Thursday, February 07, 2013

Addressing NM’s drought — at a high price

Suffering through the state’s worst drought in 60 years, New Mexico farmers and ranchers may get help from the Roundhouse ­– but at a hefty price for taxpayers. Senate Bill 440, sponsored by Sen. Joseph Cervantes, D-Las Cruces, calls for $120 million for the Interstate Stream Commission to “acquire, retire, protect and conserve” water in the lower Rio Grande basin, which has degenerated in some spots from a mighty river to a slow-moving stream due to the lack of rain and snow.   “We’re not getting water down to the southern part of the state, and we’ve got to find ways to addresss that,” Cervantes told New Mexico Watchdog. “One of the ways to address that is to import some water from outside the district. Another way to do that is acquire senior water rights.” “Water is a sleeper issue here in New Mexico,” Senate Majority Leader Michael Sanchez, D-Belen, said on the opening day of the session. “It is going to be — and already is — a major concern.” Nearly every chart, graph and measurement reflects the dire picture across New Mexico.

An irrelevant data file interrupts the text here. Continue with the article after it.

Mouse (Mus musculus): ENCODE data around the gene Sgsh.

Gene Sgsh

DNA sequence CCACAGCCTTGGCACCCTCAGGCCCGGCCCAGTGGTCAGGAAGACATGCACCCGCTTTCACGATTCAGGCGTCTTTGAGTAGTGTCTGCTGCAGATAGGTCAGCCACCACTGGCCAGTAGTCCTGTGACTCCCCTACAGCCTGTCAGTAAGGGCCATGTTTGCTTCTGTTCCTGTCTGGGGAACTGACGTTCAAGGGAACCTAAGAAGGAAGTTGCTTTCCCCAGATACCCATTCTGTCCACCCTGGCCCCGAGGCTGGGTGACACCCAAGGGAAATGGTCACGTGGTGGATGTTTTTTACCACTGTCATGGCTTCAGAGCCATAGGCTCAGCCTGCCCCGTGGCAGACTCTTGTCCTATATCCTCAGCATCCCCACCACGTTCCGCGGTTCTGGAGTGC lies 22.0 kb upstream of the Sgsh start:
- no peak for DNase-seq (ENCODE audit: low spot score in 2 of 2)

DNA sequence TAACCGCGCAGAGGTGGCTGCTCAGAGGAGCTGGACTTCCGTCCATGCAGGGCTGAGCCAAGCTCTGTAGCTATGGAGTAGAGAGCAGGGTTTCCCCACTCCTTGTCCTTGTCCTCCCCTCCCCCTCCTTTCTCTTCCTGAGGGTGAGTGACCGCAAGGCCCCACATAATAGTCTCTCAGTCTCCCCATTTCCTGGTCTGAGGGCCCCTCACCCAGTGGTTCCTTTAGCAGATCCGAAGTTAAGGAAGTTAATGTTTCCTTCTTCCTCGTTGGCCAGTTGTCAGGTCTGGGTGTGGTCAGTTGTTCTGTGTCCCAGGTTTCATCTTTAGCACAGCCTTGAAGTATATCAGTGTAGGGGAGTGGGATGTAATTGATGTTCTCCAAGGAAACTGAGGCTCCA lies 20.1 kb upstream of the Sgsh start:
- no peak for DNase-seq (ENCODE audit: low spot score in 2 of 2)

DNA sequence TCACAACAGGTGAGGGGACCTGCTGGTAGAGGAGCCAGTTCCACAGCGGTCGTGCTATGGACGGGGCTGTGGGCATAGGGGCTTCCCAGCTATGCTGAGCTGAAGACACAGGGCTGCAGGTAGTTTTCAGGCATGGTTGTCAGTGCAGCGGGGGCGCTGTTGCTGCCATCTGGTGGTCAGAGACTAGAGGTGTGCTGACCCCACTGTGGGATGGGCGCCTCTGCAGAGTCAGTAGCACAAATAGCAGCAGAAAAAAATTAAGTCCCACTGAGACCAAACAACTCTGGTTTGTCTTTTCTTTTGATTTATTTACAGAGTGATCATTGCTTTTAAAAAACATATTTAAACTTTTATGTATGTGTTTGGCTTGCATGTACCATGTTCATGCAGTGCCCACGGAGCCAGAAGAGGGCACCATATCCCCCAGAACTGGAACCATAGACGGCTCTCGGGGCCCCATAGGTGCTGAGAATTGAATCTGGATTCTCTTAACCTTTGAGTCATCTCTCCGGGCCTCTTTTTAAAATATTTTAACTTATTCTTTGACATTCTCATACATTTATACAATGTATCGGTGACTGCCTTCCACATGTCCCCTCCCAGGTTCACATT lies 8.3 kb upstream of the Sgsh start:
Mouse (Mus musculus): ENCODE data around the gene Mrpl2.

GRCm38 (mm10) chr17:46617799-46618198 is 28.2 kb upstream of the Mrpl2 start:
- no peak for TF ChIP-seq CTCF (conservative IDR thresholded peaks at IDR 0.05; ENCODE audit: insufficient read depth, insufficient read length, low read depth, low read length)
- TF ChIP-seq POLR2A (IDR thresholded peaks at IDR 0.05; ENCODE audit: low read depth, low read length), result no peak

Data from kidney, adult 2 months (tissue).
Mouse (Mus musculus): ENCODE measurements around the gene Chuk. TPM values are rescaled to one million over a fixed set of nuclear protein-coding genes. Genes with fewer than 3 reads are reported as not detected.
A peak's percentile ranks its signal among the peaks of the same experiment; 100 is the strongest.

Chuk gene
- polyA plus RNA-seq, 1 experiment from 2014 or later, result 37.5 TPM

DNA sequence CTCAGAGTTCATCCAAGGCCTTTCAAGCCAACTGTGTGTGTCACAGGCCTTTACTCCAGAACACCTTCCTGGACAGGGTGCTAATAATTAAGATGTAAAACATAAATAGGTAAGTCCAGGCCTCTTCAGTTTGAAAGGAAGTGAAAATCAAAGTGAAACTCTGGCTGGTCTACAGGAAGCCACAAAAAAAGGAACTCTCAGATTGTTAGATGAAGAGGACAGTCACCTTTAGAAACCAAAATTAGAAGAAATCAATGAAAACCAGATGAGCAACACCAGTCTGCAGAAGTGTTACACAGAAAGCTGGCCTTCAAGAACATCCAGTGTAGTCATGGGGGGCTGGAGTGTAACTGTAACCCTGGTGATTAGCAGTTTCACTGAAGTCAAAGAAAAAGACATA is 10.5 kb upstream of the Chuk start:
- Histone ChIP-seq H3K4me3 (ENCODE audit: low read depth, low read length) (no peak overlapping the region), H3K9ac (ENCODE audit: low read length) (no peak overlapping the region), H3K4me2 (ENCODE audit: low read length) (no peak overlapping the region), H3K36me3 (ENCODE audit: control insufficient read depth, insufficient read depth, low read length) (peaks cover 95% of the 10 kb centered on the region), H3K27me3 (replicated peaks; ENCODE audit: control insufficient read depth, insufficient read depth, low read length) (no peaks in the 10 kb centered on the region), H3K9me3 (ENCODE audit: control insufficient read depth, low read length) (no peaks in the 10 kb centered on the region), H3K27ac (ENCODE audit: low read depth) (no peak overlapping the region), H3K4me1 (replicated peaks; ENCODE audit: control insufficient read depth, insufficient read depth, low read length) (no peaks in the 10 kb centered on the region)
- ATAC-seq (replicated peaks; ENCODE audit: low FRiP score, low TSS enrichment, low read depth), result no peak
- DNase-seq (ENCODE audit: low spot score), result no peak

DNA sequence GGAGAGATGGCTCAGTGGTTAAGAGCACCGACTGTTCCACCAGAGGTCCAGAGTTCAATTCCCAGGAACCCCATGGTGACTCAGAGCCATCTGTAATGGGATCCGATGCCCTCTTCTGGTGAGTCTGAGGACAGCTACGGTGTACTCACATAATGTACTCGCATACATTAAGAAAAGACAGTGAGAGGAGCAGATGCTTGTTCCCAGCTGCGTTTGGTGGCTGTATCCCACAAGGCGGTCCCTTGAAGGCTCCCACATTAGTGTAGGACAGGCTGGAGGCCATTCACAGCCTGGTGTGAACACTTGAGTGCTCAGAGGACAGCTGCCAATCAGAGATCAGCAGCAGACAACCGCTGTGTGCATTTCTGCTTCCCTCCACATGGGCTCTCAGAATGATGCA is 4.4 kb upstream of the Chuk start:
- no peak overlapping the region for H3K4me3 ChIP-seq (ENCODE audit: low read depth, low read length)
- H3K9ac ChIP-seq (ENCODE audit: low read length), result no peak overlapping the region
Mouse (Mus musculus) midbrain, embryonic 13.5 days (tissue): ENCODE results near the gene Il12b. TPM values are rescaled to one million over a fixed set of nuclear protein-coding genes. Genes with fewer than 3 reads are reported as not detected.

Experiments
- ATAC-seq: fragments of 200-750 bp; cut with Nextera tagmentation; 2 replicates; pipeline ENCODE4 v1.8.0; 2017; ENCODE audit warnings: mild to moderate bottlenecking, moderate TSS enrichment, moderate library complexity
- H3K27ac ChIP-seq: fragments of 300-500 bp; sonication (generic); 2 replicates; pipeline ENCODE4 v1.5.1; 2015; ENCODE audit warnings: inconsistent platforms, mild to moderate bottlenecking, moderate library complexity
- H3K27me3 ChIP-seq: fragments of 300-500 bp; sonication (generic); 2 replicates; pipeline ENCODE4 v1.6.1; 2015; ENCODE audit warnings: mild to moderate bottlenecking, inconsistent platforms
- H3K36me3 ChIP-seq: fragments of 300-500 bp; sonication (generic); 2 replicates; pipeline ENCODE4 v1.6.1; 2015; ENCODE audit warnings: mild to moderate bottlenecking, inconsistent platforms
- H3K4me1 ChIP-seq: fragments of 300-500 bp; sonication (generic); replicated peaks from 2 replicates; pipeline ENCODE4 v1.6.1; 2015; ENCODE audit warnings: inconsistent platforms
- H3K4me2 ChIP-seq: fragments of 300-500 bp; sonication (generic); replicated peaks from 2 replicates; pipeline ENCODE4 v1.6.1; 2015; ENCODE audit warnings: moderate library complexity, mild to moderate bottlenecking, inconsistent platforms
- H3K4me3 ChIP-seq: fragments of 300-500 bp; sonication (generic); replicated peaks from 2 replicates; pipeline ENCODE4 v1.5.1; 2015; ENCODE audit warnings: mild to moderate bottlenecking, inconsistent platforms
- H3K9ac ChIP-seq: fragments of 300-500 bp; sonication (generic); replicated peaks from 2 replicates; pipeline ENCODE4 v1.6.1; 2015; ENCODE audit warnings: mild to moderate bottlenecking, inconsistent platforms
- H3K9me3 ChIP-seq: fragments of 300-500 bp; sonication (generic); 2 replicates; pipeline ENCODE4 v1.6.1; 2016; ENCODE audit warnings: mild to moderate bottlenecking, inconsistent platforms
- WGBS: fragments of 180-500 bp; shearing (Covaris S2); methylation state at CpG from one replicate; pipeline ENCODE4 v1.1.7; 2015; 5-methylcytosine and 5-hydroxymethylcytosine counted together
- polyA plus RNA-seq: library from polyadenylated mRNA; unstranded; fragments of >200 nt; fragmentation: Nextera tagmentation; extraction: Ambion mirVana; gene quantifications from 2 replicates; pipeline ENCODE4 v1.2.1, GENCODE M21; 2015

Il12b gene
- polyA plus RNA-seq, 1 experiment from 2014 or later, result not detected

• Virtually the entire state as in severe, extreme or exceptional drought, according to the U.S. Drought Monitor.
  • The drought has hit New Mexico’s eastern plains the hardest, and according to the Palmer Drought Index, a measure that combines temperature and precipitation, the area has suffered through its driest two-year stretch since the drought of the 1950s.
  • Of the state’s 15 reservoirs, 14 are below 50 percent capacity, the University of Arizona’s Climate Assessment for the Southwest (CLIMAS) shows.
“It’s a devastating world out there,” said Sen. Stuart Ingle, R-Portales,who is a farmer in the hardest-hit area of the state. “When we do get rain, we’re getting two-tenths, three-tenths of a inch of rains. It’s like putting water on hot grease.”...more

1 comment:

Anonymous said...

The US Fish and Wildlife Service doesn't think too much about this drought. They want to increase the range of the grey wolf in an ecosystem that has been devastated by fire, rangelands that have been destocked of almost all cattle and sheep, water wells, rivers and lakes mostly just potholes of water. Ranchers and farmers with no way to make a living. The grey wolf was killed in Kansas this year during a coyote call exercise. And we need more in New Mexico and Texas?